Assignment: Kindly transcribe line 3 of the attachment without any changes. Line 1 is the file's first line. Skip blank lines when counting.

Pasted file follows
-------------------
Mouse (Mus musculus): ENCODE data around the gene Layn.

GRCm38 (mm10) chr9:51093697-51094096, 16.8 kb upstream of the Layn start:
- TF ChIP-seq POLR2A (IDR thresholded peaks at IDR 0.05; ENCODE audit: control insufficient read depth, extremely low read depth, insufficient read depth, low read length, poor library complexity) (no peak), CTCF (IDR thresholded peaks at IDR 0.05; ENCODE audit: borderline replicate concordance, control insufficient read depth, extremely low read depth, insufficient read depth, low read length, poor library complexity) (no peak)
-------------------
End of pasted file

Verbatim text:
- TF ChIP-seq POLR2A (IDR thresholded peaks at IDR 0.05; ENCODE audit: control insufficient read depth, extremely low read depth, insufficient read depth, low read length, poor library complexity) (no peak), CTCF (IDR thresholded peaks at IDR 0.05; ENCODE audit: borderline replicate concordance, control insufficient read depth, extremely low read depth, insufficient read depth, low read length, poor library complexity) (no peak)